Creative Writing: Learning from the Masters (Part Two)
If you missed my last post, I have been reading an ibook called Creative Writing: Learning from the Masters. The masters are John Irving, Carol Joyce Oates, Ernest J Gaines, Amy Tan, Norman Mailer and Carol Shields.
Plotting a novel.
There are supposedly two types of writers: those who write an outline of the novel before they start writing it, and those who just start writing and see where the story takes them. John Irving is an extreme example of the first. He spends months writing a detailed plan of a novel so when he finally gets around to writing it he can concentrate on the words and language and not have to worry about what happens next.
What really intrigued me about Irving is that he writes these outlines backwards. He starts with the final line of the book and then works out how the story got to that final line. This immediately had me rushing to my bookshelves and retrieving The World According to Garp to read its final line: But in the World According to Garp, we are all terminal cases. The numerous meanings of terminal cases kind of sums up the book.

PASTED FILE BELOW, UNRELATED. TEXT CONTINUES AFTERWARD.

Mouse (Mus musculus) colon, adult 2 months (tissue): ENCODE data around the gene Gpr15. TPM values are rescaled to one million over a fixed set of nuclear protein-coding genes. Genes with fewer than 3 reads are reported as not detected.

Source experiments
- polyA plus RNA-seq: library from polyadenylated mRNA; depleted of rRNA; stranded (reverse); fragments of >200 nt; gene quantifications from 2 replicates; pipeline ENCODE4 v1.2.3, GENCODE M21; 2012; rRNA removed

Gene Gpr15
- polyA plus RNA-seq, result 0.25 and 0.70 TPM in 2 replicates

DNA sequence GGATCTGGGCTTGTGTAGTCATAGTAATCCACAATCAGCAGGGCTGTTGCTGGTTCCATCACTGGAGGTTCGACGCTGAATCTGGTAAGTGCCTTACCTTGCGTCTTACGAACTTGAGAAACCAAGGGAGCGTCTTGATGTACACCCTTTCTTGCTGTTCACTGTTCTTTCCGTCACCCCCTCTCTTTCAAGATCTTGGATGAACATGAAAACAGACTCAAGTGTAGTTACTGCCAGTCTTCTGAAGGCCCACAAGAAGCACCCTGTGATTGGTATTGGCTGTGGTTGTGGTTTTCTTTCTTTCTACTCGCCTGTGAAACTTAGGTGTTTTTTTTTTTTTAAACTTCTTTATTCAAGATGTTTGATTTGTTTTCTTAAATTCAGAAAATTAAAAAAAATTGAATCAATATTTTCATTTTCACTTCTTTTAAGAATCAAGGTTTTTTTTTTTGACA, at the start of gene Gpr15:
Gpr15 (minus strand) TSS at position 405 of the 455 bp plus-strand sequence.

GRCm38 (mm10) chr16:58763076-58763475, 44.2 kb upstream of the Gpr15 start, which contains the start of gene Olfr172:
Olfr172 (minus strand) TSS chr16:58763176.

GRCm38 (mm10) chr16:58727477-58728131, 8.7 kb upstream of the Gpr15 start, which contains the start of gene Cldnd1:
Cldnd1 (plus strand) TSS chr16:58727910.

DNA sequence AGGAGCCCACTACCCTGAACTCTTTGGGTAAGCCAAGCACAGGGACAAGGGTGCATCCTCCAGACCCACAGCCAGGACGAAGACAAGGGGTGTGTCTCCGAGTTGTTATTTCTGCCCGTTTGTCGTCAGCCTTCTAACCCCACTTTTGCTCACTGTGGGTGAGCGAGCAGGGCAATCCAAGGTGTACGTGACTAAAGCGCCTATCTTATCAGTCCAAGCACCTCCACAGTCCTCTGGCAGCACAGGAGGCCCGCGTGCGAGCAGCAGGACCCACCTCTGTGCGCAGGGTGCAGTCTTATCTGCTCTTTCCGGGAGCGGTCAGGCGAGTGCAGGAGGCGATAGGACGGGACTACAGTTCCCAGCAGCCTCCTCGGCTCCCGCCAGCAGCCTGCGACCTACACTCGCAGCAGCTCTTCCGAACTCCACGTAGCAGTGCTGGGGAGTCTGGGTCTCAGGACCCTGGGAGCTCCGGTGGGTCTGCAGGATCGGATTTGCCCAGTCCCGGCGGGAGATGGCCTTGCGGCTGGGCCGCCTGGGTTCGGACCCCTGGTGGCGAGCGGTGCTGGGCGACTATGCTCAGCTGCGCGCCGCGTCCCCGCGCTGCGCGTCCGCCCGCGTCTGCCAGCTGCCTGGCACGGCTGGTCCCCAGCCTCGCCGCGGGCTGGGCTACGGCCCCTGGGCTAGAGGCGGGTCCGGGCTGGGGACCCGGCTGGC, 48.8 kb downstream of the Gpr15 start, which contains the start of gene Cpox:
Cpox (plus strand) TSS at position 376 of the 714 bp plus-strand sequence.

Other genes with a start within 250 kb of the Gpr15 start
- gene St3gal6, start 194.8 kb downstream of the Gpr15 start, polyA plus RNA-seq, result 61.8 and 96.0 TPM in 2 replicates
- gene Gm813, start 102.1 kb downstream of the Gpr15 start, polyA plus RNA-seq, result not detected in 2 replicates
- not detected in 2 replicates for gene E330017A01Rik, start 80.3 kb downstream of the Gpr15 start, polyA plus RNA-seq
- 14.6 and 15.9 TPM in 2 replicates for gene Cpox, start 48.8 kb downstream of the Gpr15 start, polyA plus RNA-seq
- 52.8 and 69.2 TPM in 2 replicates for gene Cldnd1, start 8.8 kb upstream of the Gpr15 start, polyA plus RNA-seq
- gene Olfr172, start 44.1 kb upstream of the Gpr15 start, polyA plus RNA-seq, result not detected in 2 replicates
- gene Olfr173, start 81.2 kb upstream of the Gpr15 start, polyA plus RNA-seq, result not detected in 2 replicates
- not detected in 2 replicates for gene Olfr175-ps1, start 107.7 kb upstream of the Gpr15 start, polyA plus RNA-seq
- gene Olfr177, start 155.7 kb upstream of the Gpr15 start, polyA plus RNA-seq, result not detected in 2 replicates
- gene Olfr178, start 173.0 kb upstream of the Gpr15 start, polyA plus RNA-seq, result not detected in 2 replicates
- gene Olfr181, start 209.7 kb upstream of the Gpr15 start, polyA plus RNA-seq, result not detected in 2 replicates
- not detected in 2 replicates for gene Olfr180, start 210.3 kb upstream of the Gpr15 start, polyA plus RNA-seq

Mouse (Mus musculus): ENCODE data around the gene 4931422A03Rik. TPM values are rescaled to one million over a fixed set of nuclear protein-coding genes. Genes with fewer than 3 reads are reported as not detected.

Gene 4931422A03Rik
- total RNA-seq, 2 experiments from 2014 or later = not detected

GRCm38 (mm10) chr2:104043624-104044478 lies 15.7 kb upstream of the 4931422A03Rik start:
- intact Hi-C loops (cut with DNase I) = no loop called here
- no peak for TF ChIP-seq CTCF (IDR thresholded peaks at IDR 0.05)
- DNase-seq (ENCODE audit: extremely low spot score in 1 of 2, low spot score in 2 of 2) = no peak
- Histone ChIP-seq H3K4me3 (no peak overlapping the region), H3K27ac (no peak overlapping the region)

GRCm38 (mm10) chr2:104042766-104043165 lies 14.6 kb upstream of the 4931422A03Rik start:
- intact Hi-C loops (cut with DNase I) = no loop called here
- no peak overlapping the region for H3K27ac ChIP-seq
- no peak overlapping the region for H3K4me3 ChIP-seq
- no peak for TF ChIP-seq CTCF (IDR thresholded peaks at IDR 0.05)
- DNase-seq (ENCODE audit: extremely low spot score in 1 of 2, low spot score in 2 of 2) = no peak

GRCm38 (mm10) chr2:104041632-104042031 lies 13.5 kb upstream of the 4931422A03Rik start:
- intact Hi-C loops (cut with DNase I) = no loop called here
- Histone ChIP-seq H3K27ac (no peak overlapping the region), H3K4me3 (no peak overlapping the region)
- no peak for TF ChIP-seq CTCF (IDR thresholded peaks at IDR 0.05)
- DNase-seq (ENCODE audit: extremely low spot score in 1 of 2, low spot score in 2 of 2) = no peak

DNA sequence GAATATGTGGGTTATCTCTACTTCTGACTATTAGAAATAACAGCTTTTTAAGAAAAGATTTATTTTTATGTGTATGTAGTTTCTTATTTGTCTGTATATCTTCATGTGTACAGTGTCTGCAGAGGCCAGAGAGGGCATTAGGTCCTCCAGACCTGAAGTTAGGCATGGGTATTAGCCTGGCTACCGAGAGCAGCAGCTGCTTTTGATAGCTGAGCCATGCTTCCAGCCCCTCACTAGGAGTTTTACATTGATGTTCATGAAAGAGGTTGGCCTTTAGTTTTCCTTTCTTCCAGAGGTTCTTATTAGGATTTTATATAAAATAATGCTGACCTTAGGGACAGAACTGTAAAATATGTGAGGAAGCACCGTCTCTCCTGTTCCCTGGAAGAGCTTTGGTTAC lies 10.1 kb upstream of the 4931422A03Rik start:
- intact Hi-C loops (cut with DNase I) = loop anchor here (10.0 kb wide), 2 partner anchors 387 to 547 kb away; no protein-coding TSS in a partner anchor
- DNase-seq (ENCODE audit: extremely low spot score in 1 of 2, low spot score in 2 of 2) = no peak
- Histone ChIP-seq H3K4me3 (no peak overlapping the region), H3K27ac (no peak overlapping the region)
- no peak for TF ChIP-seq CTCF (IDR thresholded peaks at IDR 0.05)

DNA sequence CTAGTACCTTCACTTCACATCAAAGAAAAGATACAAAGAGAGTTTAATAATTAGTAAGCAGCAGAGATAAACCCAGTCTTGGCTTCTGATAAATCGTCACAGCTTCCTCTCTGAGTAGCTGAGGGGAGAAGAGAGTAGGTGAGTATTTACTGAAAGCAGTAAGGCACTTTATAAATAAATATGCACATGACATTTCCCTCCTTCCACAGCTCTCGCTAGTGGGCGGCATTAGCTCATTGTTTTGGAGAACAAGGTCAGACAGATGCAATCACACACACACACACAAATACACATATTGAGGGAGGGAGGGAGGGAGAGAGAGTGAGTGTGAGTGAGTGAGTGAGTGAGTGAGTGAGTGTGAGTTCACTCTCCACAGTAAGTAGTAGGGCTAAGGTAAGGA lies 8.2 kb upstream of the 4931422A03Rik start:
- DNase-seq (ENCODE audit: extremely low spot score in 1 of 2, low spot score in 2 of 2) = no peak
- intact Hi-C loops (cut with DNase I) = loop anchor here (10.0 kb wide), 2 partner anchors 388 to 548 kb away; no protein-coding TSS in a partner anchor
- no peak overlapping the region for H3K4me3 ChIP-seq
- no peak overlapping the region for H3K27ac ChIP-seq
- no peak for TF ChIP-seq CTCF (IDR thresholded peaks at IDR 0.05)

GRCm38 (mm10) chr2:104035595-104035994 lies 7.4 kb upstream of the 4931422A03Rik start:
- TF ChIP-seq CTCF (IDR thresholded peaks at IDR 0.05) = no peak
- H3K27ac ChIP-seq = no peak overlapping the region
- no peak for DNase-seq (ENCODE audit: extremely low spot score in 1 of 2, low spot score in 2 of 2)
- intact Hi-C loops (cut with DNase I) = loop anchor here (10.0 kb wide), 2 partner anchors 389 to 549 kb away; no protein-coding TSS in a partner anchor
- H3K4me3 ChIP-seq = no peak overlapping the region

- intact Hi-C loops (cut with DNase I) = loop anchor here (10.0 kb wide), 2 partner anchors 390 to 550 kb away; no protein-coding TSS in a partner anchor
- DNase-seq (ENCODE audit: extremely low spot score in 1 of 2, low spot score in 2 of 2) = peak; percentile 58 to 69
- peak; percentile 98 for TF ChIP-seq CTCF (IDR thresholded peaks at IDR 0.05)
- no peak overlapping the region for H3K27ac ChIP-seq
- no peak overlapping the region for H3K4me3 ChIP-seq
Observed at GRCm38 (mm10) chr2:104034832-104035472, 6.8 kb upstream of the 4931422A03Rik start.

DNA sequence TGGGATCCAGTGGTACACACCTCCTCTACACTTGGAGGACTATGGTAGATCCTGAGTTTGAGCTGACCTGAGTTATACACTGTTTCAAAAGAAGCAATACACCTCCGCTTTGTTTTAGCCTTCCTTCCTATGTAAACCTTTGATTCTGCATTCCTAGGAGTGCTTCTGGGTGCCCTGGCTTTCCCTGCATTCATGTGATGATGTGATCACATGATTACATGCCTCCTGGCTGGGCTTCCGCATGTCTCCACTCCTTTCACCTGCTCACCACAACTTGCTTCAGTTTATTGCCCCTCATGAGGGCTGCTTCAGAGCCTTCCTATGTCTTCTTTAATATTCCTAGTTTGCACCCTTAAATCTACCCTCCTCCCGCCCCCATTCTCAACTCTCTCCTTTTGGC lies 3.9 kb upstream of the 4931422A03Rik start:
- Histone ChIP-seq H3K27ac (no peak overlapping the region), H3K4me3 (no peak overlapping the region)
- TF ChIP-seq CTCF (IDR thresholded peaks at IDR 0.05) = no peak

Carol Shields prefers to just start writing and see where the story goes. I could not write this way. I abandoned (45,000 words in) the only novel I started writing with no clear idea how it would end because I had no idea where it was going (it was about the end of the world too). Shields did admit that she usually had an idea of how the story would end.
I have to know how my story will end before writing it. I usually start with a situation that is, or is about to become, full of uncertainty and then send the characters in search of certainty. I like Irving’s idea of writing a very detailed plan so I then can concentrate on the words. I might try that with the next manuscript I start.
So which are you, a planner or someone who is prone to abandon stories that are going nowhere?